Walk From car park, left up stony lane (“Mountain Walk” sign on wall). Through right-hand of two gates; follow lane to cross field wall (308302). Left (“Mourne Way”) for 500m; right up stony Trassey Track. In 1 mile track crosses river and bears right, but keep ahead here, steeply up to cross Mourne Wall at Hare’s Gap (323287). Left at cairn along Brandy Pad path for 1½ miles to cairn on saddle between Slieve Commedagh and Slieve Beg (342278). Bear left at cairn, under The Castles crags. At end of crags (348277), fork left, up to cross Mourne Wall (350279). Descend beside Glen River. In 1½ miles, pass Ice House (364295). In 200m at dirt road/concrete bridge, descend left bank of river. In 400m, right across bridge (379299); descend right bank. In 350m, left across Donard Bridge (372302). Descend left bank; through Donard Park into Newcastle.
Conditions Some steep parts; slippery underfoot in woods. Walking stick advisable. Dogs on leads.
Lunch Meelmore Lodge café (02843 7256657)
Accommodation Slieve Donard Resort and Spa, Newcastle BT33 0AH (02843 721066; hastingshotels.com), Meelmore Lodge hostel/camping, 52 Trassey Road, Bryansford BT33 0QB (02843 725949; www.meelmorelodge.co.uk)
Getting there Bus: Mourne Rambler bus service in the summer (02843 722222). Road: Meelmore Lodge is signed off B180 Newcastle-Hilltown road. Car park: pay and display.
More information Newcastle TIC (02843 722222)

3 Higher Burwardsley, Cheshire
Walkers exploring this beautifully kept, beautifully ordered corner of Cheshire have a great wooded ridge at their elbow, sheltering a scatter of lovely half-timbered farmhouses, and a view sweeping west into Wales and the distant blue line of the Clwydian mountains.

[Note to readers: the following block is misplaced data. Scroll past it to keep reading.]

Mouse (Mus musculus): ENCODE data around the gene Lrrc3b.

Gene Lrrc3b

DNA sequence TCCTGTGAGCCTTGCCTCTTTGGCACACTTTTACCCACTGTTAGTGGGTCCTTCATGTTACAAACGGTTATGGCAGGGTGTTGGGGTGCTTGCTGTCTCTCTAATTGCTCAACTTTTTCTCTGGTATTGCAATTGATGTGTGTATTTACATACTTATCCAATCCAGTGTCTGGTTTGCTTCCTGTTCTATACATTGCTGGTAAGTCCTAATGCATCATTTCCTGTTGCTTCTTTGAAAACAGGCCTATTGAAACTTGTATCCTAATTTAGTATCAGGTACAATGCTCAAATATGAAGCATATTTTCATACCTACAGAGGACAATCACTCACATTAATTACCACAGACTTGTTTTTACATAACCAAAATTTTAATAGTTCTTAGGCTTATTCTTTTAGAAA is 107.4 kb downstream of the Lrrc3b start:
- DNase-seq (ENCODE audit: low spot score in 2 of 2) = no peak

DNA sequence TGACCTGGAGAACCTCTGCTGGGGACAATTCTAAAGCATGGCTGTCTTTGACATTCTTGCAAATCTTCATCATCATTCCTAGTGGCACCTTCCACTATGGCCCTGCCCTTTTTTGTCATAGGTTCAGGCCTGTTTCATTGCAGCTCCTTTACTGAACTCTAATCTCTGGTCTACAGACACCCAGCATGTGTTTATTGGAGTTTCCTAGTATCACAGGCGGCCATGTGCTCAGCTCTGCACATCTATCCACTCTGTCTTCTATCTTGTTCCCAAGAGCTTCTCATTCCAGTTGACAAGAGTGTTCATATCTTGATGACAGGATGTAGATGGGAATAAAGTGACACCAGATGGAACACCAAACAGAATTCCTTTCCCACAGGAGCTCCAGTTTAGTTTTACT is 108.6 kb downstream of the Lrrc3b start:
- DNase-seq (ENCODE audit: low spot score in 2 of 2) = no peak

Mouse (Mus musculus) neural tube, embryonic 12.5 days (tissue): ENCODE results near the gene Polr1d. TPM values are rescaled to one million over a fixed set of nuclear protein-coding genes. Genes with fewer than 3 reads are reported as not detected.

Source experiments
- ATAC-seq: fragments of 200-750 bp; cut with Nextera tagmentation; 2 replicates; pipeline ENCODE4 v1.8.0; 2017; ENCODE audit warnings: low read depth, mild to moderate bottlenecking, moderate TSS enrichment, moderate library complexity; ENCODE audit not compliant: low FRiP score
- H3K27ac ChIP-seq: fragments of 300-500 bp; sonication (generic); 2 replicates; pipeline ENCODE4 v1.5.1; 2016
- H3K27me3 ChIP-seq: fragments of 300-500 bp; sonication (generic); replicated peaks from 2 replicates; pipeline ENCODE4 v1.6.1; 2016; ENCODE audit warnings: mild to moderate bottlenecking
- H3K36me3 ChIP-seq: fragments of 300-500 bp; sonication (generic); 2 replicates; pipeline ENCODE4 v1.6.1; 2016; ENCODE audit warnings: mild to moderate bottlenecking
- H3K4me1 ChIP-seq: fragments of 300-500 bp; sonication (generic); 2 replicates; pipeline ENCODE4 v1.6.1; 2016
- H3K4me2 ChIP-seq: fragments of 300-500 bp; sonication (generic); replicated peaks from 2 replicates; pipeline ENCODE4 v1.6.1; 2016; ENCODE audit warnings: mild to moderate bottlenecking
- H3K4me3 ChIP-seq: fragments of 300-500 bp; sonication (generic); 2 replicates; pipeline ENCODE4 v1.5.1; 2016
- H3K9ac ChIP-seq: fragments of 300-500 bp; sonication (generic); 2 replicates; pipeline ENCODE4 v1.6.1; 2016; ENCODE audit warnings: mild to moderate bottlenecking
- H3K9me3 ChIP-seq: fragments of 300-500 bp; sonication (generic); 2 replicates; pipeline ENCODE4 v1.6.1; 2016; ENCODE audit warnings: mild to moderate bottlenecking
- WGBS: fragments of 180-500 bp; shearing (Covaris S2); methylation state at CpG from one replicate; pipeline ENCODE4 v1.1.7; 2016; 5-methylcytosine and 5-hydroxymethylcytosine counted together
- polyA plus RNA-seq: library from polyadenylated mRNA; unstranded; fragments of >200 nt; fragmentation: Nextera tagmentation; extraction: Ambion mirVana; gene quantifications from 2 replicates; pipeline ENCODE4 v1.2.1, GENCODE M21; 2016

How hard is it? 6½ miles, moderate
Map OS Explorer 257
Start and finish Pheasant Inn, Higher Burwardsley, Tattenhall CH3 9PF
Walk Right out of Pheasant car park, along lane. In 300m, left down field (524568, fingerpost, yellow arrow/YA) with hedge on left. Over stile (Eddisbury Way/EW); down to road (522571). Right; follow EW round Outlanes Farm, on across fields. Approaching Wood Farm, cross double stile (519577); half-left across stile by gate; right along field edge. Over stile at far end (522578); half-left across field, through boggy dell (YAs). Half-left across field beyond, to fingerpost at far top left corner (527580). Follow lane to join Sandstone Trail/ST (533583). Ahead on ST for 1 mile, crossing road (539588), to reach next road (540590). Ahead to Beeston Castle (537593). Return along ST for 2¼ miles to road just east of Higher Burwardsley (529567). Right to Pheasant Inn.
Lunch/accommodation Pheasant Inn, Higher Burwardsley (01829 770434; thepheasantinn.co.uk) — comfortable and popular. Also, try the Sandstone Café near Beeston Castle gatehouse
Getting there Road: Burwardsley is signed from A534 between Ridley (A49 junction) and Broxton (A41 junction).
More information Chester TIC (0845 6477868)

4 Dock Tarn and Watendlath, Cumbria
From the fellside above Stonethwaite we climbed steeply away through oak woods, the path rising under trees mottled with sunshine. The stream of Willygrass Gill tinkled down a channel of gleaming black rocks, the water falling in a succession of leaps and jumps.

How hard is it? 6 miles, moderate/hard
Map OS Explorer 257
Start and finish Pheasant Inn, Higher Burwardsley, Tattenhall CH3 9PF